As from a magic trance the sleepers awoke, and the maiden
Said with a sigh to the friendly priest, "O Father Felician!
Something says in my heart that near me Gabriel wanders.
Is it a foolish dream, an idle and vague superstition?
Or has an angel passed, and revealed the truth to my spirit?"
Then, with a blush, she added, "Alas for my credulous fancy!
Unto ears like thine such words as these have no meaning."
But made answer the reverend man, and he smiled as he answered,—
"Daughter, thy words are not idle; nor are they to me without meaning.
Feeling is deep and still; and the word that floats on the surface
Is as the tossing buoy, that betrays where the anchor is hidden.
Therefore trust to thy heart, and to what the world calls illusions.
Gabriel truly is near thee; for not far away to the southward,
On the banks of the Têche are the towns of St. Maur and St. Martin.
There the long-wandering bride shall be given again to her bridegroom,
There the long-absent pastor regain his flock and his sheepfold.
Beautiful is the land, with its prairies and forests of fruit-trees;
Under the feet a garden of flowers, and the bluest of heavens
Bending above, and resting its dome on the walls of the forest.
They who dwell there have named it the Eden of Louisiana."
Henry Wadsworth Longfellow
at Project Gutenberg
I could identify with Gabriel, who gets lost in his own troubles and love for Evangeline, so much so that even his father begins to not be able to stand him:
"Be of good cheer, my child; it is only to-day he departed.
Foolish boy! he has left me alone with my herds and my horses.
Moody and restless grown, and tried and troubled, his spirit
Could no longer endure the calm of this quiet existence.
Thinking ever of thee, uncertain and sorrowful ever,
Ever silent, or speaking only of thee and his troubles,
He at length had become so tedious to men and to maidens,
Tedious even to me, that at length I bethought me, and sent him
Unto the town of Adayes to trade for mules with the Spaniards.
Henry Wadsworth Longellow
At Project Gutenberg
I have been known to get like that myself - dark, brooding, lost in my own self-pity rather than taking positive action and steps that might lead me to new things or help me find things that I've lost. Instead, as is usual, the initiative is up to Evangeline, and she follows Gabriel, finding where he has been but always missing him by a few days. Her travels take her to the Ozarks, up to Michigan, and finally, as an old, sorrow-filled woman, to a convent in Philadelphia where as a Sister of Mercy tending to the sick and lame, she finds Gabriel in a bed breathing his last.
As in the days of her youth, Evangeline rose in his vision.
Tears came into his eyes; and as slowly he lifted his eyelids,
Vanished the vision away, but Evangeline knelt by his bedside.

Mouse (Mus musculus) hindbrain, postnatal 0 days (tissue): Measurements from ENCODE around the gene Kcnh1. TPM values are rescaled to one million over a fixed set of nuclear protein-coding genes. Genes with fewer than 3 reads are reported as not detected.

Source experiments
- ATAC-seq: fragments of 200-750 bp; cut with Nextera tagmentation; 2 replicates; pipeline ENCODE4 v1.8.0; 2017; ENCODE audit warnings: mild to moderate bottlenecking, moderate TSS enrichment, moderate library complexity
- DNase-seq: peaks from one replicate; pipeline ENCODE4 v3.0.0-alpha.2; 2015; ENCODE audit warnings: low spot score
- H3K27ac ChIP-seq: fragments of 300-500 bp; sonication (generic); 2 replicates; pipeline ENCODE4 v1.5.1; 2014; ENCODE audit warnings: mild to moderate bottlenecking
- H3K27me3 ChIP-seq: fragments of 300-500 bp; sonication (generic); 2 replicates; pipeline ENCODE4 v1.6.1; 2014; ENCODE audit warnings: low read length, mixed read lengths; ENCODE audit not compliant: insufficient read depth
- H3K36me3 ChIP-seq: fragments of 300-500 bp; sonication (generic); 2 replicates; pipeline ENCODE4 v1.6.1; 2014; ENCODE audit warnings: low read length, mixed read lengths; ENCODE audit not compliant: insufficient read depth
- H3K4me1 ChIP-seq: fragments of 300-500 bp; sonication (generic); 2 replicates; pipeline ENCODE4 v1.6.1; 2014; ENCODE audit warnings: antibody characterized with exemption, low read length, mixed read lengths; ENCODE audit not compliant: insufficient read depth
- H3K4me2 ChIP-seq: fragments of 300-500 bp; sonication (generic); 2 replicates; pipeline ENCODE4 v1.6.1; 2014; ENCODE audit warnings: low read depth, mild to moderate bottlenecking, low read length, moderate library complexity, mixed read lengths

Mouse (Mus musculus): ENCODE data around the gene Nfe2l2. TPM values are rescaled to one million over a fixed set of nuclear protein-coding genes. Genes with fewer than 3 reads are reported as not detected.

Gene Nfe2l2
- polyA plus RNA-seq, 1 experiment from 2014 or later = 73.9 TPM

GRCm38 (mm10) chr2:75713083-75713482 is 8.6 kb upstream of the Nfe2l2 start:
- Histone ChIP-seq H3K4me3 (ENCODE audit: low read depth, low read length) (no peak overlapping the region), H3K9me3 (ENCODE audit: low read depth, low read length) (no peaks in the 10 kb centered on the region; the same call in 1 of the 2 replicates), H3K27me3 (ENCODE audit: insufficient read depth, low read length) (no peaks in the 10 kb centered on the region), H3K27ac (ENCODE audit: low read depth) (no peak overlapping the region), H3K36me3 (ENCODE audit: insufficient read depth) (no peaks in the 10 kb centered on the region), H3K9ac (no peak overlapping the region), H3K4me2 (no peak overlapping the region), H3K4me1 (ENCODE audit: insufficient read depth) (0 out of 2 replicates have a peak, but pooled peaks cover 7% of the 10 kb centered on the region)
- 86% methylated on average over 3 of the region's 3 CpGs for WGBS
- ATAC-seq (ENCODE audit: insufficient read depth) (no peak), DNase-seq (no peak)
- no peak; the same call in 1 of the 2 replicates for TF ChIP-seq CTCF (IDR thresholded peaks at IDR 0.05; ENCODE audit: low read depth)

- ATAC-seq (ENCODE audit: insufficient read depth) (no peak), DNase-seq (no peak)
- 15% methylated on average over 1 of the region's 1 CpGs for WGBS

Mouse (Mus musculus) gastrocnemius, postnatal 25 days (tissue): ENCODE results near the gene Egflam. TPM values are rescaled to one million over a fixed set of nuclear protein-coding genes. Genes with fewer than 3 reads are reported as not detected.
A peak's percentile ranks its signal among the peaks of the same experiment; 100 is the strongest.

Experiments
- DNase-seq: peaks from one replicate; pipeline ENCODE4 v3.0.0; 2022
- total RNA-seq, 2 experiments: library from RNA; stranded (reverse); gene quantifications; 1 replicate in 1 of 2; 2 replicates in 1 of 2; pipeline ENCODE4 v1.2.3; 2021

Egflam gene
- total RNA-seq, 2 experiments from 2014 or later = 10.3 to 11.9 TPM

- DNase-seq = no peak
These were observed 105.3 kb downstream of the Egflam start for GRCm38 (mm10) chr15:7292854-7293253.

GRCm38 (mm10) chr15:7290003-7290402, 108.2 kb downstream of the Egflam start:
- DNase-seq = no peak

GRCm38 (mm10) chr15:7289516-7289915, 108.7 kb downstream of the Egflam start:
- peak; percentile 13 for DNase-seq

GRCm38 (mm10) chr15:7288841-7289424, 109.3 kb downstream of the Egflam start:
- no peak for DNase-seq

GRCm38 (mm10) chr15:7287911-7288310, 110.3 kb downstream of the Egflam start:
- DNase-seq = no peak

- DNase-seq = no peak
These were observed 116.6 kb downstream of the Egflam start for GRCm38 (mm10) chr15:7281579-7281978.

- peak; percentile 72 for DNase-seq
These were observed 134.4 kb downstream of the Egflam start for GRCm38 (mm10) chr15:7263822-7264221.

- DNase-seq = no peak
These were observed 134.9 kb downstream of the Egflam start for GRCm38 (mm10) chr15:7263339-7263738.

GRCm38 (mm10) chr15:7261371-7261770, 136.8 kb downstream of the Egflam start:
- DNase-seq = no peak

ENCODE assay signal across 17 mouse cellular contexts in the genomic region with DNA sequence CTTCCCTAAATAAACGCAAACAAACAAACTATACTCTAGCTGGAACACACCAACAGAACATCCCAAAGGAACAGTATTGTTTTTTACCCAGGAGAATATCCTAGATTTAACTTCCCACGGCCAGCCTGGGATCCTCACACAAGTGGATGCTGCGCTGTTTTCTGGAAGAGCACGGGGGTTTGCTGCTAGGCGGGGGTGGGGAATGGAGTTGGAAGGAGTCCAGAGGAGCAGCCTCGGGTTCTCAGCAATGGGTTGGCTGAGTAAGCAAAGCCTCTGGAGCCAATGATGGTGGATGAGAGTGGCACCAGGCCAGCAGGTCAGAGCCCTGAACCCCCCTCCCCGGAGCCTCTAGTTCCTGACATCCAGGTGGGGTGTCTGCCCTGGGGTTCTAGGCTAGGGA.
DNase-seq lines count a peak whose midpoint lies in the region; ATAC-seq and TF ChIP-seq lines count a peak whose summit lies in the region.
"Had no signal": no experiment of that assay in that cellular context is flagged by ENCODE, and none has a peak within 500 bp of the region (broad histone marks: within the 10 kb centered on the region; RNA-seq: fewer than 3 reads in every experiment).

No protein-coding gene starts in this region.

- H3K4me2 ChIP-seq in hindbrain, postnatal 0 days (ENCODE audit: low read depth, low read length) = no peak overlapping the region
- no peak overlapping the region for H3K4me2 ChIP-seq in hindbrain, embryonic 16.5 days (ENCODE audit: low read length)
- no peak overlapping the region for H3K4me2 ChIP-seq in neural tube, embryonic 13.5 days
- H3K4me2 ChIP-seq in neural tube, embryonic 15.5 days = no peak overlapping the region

Vainly he strove to whisper her name, for the accents unuttered
Died on his lips, and their motion revealed what his tongue would have spoken.
Vainly he strove to rise; and Evangeline, kneeling beside him,
Kissed his dying lips, and laid his head on her bosom.
Sweet was the light of his eyes; but it suddenly sank into darkness,
As when a lamp is blown out by a gust of wind at a casement.
Henry Wadsworth Longfellow
At Project Gutenberg
The poem is well worth a read and does not run on for hundreds of hundreds of pages, like the Iliad, Odyssey or any of the other epic poems you might have been forced to read sometime in your schooling.
Unfortunately, in my own travels I passed near to St. Martinville but never got to the town. I would have liked to have seen the statue that LHM refers to - the one representing the supposed real-life Emmeline Labiche, whose story inspired Longfellow. Scholars now think that Emmeline also was fictional. The statue also symbolizes Evangeline herself. The model for the statue was Dolores Del Rio, the first true Latin American movie star with an international following. After portraying Evangeline, Del Rio modeled for the statue as a thank you to the town of St. Martinville and the residents there.
There you have it, Littourati. For a piece of American history that is immortalized in poem, visit St. Martinville. In the surrounding swamps and bayous, you too can imagine a beautiful woman, lost, looking for her true love, still convinced that she will find him and make a life with him. Around you, the bayous move slowly, languidly, unconcerned about the affairs of men and women. Time stands still - then a pirogue may appear with a Cajun hunter and glide slowly and silently by before disappearing into the cypress. At this moment, you might feel Evangeline's loneliness, and the isolation of the Cajuns down at what seems like the end of the world.
If you want to know about St. Martinville or Evangeline
Next up: New Iberia, Louisiana